FMV LLC v. Patrick J. Thomas, Defendant–Respondent.

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Supreme Court, Appellate Division, First Department.

G FMV, LLC, Plaintiff–Appellant, v. Patrick J. Thomas, Defendant–Respondent.

1574 8 2

Decided: January 07, 2016

Tom, J.P., Acosta, Moskowitz, Richter, JJ. Morgan, Lewis & Bockius LLP, Washington, DC (Bryan M. Killian of the bars of the District of Columbia and the State of Connecticut, admitted pro hac vice, of counsel), for appellant. Meister Seelig & Fein LLP, New York (David E. Ross of counsel), for respondent.


Order, Supreme Court, New York County (Shirley Werner Kornreich, J.), entered January 14, 2015, which, insofar as appealed from as limited by the briefs, granted defendant's motion for partial summary judgment on liability on his counterclaim for contractual indemnification to the extent that it sought indemnification for, and advancement of, reasonable attorney's fees and expenses incurred, and to be incurred, by defendant in pursuing his personal claims against plaintiff after an October 2014 hearing on the motions, and denied plaintiff's motion for partial summary judgment dismissing that part of the counterclaim, unanimously affirmed, with costs.

Plaintiff, a Delaware limited liability company (LLC), is the parent of a finance company of which defendant was the chief operating officer.  Plaintiff's Operating Agreement provided defendant with certain membership units (the Units).  After defendant's resignation, plaintiff brought this action seeking declarations as to whether the resignation was with “Good Cause,” which would have triggered the vesting of the Units, whether the Units had vested, and whether plaintiff was required to purchase the Units at fair market value under the terms of its Operating Agreement.  Defendant then asserted counterclaims seeking, among other things, declaratory relief mirroring plaintiff's request for such relief, breach of contract for plaintiff's failure to purchase the Units at fair market value, and indemnification.  Plaintiff has since conceded that defendant resigned with “Good Cause” and may require plaintiff to repurchase the Units at fair market value.  Plaintiff, however, asserts that defendant cannot recover attorney's fees and expenses that relate to his effort to force plaintiff to repurchase his membership units.  According to plaintiff, such efforts arise out of counterclaims that are purely personal to defendant and Delaware law precludes indemnification for such claims.  We disagree.

The Operating Agreement, which is governed by Delaware law, contains a comprehensive indemnification provision requiring plaintiff to indemnify members of the company “from and against any and all ․ expenses ․ arising from all claims ․ in which the Indemnified Party may be involved ․ as a result of its status as” a member of the company.  The provision also requires plaintiff to advance indemnified costs and fees prior to the final disposition of any such claim.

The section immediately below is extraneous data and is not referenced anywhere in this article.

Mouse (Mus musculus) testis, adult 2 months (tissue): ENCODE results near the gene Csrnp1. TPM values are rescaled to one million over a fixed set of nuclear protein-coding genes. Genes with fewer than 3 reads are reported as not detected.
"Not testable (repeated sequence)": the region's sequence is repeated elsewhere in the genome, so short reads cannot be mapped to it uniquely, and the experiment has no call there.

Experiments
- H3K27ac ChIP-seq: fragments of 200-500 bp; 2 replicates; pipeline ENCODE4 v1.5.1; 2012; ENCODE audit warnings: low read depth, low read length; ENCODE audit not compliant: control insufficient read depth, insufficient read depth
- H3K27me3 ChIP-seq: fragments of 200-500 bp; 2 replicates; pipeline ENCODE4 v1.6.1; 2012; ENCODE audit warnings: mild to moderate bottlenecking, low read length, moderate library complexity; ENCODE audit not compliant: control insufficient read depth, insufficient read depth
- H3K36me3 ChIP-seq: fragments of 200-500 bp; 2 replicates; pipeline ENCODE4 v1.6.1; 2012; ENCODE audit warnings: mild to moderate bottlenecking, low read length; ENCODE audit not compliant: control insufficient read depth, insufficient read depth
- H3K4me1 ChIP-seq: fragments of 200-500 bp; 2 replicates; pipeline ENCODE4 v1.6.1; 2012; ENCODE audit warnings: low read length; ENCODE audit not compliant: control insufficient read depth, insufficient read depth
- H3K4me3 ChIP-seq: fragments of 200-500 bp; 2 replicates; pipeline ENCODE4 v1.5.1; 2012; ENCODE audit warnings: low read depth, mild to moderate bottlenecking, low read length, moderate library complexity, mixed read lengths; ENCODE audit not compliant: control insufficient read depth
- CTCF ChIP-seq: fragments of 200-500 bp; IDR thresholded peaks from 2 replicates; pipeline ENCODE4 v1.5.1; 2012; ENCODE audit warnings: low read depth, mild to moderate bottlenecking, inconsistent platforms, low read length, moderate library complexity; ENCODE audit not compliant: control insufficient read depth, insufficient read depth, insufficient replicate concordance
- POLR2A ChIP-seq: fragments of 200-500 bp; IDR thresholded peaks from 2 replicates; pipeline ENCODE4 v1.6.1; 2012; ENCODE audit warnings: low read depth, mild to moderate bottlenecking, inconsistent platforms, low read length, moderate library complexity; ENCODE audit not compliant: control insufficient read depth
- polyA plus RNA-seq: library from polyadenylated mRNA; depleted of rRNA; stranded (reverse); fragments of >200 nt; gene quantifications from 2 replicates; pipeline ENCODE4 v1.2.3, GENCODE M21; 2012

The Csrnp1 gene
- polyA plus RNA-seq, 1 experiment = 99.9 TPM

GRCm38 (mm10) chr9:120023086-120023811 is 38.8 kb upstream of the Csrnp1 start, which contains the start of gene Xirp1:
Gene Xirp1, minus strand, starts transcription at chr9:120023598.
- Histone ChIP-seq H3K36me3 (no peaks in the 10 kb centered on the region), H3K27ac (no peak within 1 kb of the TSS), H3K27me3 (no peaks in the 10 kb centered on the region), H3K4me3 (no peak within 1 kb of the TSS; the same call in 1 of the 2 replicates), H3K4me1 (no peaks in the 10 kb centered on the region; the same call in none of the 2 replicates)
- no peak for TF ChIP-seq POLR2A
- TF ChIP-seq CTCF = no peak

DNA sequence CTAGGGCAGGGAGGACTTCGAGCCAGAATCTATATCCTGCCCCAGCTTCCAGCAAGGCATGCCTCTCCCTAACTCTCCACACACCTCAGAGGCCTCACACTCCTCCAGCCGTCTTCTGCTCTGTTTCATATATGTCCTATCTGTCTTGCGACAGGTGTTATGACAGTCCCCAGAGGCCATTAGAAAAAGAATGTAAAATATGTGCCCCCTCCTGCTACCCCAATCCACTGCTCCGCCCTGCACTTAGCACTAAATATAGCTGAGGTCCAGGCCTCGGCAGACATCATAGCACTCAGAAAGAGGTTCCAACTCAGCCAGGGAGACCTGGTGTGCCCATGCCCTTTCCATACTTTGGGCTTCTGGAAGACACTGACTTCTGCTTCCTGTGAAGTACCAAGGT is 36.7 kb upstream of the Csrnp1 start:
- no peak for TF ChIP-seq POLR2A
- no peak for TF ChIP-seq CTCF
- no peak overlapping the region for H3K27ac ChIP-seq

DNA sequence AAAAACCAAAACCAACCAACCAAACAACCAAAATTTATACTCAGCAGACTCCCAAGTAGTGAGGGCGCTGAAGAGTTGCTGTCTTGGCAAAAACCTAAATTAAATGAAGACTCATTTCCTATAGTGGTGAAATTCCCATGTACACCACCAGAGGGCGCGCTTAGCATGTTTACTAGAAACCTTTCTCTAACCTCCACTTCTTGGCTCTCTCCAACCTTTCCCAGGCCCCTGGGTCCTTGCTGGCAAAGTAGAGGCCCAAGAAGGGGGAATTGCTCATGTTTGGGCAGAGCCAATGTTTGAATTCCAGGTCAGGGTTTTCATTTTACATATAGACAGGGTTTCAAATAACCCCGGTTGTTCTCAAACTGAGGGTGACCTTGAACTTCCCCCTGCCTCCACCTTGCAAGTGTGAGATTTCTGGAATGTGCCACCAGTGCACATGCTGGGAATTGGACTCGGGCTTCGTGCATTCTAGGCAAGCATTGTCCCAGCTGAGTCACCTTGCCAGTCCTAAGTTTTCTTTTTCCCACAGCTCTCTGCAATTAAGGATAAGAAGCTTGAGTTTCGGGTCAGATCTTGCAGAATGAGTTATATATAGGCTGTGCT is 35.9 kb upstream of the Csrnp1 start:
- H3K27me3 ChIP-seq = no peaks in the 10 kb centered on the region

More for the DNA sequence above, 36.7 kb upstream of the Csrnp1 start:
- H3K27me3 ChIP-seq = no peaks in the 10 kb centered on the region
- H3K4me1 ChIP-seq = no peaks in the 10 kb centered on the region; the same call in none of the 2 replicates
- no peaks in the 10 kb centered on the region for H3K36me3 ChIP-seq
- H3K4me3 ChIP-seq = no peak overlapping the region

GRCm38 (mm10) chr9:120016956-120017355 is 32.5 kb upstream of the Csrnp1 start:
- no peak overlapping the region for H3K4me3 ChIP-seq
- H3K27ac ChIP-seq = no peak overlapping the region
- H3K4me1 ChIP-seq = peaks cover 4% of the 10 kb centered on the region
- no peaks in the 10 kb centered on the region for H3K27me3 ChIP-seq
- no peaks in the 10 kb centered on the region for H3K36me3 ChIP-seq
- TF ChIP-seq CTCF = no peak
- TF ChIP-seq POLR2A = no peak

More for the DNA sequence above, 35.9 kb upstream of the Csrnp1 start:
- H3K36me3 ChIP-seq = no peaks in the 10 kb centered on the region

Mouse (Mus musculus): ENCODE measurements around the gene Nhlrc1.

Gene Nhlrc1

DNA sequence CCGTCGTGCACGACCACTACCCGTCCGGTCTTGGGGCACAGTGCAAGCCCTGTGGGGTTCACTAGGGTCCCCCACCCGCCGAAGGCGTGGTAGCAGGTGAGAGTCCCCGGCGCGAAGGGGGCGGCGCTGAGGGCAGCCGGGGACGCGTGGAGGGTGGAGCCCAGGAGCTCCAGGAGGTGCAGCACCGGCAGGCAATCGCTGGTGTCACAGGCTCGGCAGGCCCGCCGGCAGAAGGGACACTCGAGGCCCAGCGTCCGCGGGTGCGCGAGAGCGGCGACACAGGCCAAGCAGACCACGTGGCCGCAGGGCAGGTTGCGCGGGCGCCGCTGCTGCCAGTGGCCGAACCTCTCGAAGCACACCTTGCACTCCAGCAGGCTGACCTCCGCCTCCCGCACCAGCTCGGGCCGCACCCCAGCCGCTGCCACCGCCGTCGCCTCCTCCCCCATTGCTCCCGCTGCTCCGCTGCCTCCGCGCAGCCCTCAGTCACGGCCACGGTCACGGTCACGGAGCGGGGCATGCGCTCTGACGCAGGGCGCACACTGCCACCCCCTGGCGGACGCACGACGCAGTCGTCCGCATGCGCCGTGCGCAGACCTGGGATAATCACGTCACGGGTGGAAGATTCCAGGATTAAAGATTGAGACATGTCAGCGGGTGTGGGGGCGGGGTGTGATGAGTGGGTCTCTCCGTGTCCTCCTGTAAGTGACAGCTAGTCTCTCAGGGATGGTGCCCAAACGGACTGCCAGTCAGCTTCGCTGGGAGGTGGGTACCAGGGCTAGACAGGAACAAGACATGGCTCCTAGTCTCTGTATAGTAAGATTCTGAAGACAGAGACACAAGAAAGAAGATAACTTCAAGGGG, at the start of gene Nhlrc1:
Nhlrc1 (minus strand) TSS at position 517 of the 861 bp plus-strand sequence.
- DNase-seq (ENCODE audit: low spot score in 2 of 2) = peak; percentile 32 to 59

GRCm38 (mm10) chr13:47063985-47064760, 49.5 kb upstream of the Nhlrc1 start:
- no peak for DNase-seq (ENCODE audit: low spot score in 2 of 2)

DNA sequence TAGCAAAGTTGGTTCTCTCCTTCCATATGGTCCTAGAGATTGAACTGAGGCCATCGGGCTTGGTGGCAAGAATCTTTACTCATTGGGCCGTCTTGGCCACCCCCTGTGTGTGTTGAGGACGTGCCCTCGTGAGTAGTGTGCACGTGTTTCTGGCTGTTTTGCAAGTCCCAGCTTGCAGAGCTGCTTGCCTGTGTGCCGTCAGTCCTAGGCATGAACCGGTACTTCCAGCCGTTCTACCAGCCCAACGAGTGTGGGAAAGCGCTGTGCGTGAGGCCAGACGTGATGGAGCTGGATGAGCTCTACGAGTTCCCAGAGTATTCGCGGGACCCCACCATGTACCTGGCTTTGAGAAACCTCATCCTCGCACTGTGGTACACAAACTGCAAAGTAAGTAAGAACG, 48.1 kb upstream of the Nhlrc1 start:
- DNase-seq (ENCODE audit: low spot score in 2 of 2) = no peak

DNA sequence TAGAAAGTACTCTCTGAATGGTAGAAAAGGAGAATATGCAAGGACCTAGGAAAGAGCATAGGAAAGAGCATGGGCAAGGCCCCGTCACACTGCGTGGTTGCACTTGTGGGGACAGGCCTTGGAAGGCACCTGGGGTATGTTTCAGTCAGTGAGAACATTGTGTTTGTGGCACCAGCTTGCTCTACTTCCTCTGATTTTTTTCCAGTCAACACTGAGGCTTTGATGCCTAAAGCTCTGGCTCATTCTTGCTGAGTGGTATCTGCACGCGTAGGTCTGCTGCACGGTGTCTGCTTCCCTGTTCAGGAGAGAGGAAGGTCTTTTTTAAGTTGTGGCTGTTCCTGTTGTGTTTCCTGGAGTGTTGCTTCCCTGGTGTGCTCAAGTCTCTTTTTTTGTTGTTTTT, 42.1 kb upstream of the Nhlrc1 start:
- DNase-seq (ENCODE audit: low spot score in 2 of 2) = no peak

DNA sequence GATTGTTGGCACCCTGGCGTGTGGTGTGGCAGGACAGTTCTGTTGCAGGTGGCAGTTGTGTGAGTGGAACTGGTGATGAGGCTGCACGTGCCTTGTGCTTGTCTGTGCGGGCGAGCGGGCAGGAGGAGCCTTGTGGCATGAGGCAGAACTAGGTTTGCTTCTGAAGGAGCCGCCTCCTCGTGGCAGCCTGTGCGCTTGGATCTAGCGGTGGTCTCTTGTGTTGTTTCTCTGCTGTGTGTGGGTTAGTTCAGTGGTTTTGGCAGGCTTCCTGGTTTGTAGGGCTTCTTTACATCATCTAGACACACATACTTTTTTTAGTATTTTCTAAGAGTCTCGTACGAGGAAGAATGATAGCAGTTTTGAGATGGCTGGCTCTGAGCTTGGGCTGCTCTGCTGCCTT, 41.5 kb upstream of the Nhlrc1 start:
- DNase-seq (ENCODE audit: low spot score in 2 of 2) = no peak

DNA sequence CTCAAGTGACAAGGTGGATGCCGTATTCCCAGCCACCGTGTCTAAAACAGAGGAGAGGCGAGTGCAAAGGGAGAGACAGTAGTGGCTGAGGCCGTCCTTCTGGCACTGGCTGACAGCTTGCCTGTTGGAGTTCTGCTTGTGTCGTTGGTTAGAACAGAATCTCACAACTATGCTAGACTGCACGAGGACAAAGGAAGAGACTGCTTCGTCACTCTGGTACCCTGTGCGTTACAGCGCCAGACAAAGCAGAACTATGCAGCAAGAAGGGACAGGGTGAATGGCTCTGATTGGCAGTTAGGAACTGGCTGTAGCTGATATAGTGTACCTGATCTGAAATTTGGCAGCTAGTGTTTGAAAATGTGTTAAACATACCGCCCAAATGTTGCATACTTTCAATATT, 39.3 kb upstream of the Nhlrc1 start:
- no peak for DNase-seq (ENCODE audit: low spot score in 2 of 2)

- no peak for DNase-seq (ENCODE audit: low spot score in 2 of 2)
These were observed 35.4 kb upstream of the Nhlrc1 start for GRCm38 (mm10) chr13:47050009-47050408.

The motion court properly found that the indemnification provision at issue was broad enough to encompass claims brought by members of plaintiff, such as defendant.  The indemnification provision expressly applies “regardless of whether any ․ [claim or action] is brought by a third party, a Member, or by or in the right of the Company.”  Where, as here, “the language of a ․ contract is clear and unequivocal, a party will be bound by its plain meaning” (Seaford Golf & Country Club v E.I. duPont de Nemours & Co., 925 A.2d 1255, 1261 n 14 [Del 2007] [internal quotation marks omitted][ellipsis in original] ).

Indemnification for defendant's personal claims (that is, claims that solely involve defendant's personal interests) is not precluded by Delaware law, which provides LLC's with “the power to, indemnify and hold harmless any member or manager or other person from and against any and all claims and demands whatsoever” (6 Del C § 18–108).  Indemnification, in this case, is not governed by Delaware's General Corporation Law (8 Del C § 145[a];  compare Shearin v. E.F. Hutton Group, Inc., 652 A.2d 578, 594–595 [Del Ch 1994] [the plaintiff could not seek indemnification from a corporation since her claims served to advance only her personal interests and were not brought as part of her fiduciary duties], and Gentile v SinglePoint Financial, Inc., 787 A.2d 102, 108 [Del Ch 2001] [same] ).

We have considered plaintiff's remaining contentions and find them unavailing.